At SAP's 2009 Sapphire Show, Leo Apotheker gave no ordinary keynote presentation. In Apotheker's first opportunity to speak to the masses as SAP's sole CEO, he officially took the ceremonial CEO reins from retiring Henning Kagermann, his long-time friend and his co-CEO for the past year.
Apotheker's 75-minute opening address on SAP's newest BI app BusinessObjects Explorer also represented the culmination of a carefully orchestrated, years-long succession-planning process that the German ERP software giant follows.
The process first came together when Dietmar Hopp handed the reins to Hasso Plattner, who eventually passed them to Kagermann and now on to Apotheker. It's a process "not formalized in a way that someone ever wrote it down," says Herbert Heitmann, chief communications officer and head of SAP global communications. But somewhere along the way during the past 37 years of SAP's existence, Heitmann says, the CEO succession plan became inherent in SAP's "corporate DNA."
SAP's highly visible and lengthy CEO transitions serve several purposes, Heitmann says: To familiarize partners, analysts, investors, the media and its own employees with SAP's "management bench"; to acclimate the up-and-coming talent to life in the executive suite and, presumably, to see who sinks and who swims; and lastly, he says, to show that "this company is not dependent on any one individual in any capacity."
SAP's methodical and transparent process for its top spot stands in stark contrast to that of its chief competitor Oracle. For decades, Oracle has been reluctant to even hint at a potential successor for legendary CEO Larry Ellison, and heirs apparent have been reticent to talk about their futures, lest they become too much of a superstar for the ego-driven Ellison's liking and find themselves shown to the door.
By comparison, Microsoft's Bill Gates-to-Steve Ballmer transition closely mirrored SAP's strategy, while Steve Jobs' absence at Apple's helm (due to health issues) has created turmoil and unwanted media attention. Of course, each company keeps chugging along amid a global recession, churning out new products and making money. Life has gone on without Gates in Redmond, just as it has without Jobs giving keynotes.
This raises a prickly question, though: How much do these companies' grooming strategies or lack thereof really matter today?
Cult of Personality
Silicon Valley's story is laden with heavily-romanticized chronicles of tech-entrepreneur-cum-industry-luminary—where, in essence, the charismatic CEO is uniquely intertwined with the high-tech company and, sometimes, even the product. For better or worse, the head honcho is the brand. (See: Ellison, Lawrence J.; Jobs, Steven P.)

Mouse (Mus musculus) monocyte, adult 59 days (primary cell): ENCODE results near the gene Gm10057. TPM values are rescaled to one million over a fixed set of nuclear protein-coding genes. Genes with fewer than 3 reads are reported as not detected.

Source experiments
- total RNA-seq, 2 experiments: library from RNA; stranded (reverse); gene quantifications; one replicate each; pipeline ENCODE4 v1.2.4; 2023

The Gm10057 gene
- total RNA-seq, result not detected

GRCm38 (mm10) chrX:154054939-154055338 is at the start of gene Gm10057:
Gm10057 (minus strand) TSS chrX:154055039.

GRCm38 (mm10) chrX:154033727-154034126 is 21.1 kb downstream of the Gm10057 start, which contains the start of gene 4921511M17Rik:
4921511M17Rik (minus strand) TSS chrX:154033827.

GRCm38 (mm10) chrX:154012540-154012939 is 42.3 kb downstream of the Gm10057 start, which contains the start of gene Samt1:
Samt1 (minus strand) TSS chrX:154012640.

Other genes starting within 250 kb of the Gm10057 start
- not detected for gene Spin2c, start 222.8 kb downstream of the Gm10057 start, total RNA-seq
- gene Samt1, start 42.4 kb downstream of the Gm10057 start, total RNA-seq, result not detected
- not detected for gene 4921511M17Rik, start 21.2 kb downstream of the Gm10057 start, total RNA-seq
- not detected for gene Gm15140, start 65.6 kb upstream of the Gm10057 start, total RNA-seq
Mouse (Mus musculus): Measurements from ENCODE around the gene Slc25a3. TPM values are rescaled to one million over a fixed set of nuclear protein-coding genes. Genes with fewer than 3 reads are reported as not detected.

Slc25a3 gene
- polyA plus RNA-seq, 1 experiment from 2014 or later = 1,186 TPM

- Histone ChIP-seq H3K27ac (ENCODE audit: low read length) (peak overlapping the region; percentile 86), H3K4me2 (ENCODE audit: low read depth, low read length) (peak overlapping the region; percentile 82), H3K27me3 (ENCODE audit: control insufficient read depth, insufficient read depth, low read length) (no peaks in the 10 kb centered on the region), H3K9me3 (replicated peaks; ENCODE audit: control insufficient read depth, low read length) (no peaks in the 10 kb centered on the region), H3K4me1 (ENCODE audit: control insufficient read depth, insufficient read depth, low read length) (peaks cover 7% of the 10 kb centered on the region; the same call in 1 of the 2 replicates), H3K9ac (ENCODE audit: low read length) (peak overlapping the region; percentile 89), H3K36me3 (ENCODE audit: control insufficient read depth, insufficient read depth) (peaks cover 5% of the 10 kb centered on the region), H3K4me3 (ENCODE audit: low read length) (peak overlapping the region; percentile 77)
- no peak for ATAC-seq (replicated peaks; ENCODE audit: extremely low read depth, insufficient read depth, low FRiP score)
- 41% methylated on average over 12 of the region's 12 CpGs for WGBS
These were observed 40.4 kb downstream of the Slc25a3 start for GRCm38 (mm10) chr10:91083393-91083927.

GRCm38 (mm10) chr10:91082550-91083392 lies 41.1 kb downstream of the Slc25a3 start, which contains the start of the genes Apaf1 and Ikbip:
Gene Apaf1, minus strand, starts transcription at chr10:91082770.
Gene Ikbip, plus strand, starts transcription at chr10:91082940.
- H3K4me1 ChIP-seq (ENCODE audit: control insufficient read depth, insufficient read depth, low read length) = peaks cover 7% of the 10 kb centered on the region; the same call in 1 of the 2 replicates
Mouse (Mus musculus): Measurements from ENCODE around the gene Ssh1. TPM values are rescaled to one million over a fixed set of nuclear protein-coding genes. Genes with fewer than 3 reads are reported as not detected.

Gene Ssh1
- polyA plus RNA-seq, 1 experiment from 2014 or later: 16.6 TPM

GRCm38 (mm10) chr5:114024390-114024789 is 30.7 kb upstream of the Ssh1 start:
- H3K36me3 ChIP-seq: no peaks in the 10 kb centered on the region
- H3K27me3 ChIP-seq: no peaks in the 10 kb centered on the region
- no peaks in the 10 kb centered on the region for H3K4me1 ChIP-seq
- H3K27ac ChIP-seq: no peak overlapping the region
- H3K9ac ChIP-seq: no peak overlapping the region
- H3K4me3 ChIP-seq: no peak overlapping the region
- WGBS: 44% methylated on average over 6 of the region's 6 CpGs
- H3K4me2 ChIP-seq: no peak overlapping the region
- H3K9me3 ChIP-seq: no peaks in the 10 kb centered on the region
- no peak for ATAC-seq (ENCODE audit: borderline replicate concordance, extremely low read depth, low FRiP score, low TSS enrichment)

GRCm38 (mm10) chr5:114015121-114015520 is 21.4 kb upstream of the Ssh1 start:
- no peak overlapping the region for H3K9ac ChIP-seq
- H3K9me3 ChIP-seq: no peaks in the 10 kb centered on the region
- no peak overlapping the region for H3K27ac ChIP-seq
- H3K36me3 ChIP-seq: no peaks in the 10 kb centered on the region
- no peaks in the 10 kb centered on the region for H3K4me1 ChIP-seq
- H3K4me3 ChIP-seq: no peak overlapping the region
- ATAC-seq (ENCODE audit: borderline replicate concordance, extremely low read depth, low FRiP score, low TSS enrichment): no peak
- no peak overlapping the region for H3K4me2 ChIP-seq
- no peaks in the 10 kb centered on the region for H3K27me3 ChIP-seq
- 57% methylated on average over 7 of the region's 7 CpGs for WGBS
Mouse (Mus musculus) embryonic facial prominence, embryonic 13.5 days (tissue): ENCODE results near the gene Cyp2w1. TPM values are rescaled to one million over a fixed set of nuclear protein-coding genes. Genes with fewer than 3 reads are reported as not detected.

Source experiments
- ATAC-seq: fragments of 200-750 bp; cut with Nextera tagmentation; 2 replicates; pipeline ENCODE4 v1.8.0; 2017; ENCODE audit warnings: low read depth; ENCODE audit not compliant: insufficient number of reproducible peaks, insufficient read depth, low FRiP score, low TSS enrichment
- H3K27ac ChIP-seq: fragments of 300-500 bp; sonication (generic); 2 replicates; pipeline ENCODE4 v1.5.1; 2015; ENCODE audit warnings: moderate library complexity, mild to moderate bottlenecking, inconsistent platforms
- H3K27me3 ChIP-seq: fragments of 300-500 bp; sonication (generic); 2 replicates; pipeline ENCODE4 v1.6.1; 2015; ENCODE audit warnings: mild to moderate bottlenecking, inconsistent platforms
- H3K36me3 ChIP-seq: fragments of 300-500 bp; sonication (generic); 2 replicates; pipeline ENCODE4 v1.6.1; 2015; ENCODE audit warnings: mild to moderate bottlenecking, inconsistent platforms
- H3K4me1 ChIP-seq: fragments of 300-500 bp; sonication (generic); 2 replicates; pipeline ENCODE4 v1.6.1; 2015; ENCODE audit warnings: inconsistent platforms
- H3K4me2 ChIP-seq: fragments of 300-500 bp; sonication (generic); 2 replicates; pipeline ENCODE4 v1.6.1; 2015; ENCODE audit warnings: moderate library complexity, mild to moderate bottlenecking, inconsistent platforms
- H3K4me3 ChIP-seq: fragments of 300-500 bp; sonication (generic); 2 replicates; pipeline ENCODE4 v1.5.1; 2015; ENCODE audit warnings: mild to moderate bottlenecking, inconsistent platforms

"Succession planning has not been a forte of high-tech," says Vinnie Mirchandani, a former Gartner analyst and founder of software-buying consultancy Deal Architect.
The quixotic notions of yesteryear have, however, run into modern-day, big-business realities—public companies with high-fallutin' boards of directors, interested shareholders, probing financial analysts and an always-on media universe living in a post-Enron world.
Not surprisingly, then, the first CEO transition in many high-tech companies is from adorable but befuddled entrepreneur to respectable business person (a.k.a. the grown up), "who is savvy in terms of communication, marketing and really being able to navigate ahead of the issues," says Ray Wang, VP and principal analyst at Forrester Research. "Customers worry about financial viability and stability first and then, of course, what the performance, functionality of the product on day to day basis."
So while succession planning may not be as sexy as, say, innovation, social media or green technologies right now, it does indeed matter. Just look at the undesired attention and financial duress that Apple has endured since Jobs' health issues surfaced: a roller-coaster stock market ride for Apple tied to every Jobs' announcement and unsubstantiated rumor. In that case, an argument can be made that Jobs' persona as "The Pirate of Silicon Valley" is having a negative effect on Jobs' role as "The CEO of Apple" and the company itself.
"Tech is still a young and entrepreneurial industry that most boards will not proactively push to say, 'Where is the succession plan?'" says Mirchandani. "And Wall Street almost does not want to hear that there is succession because so much is built around the personality of the entrepreneur."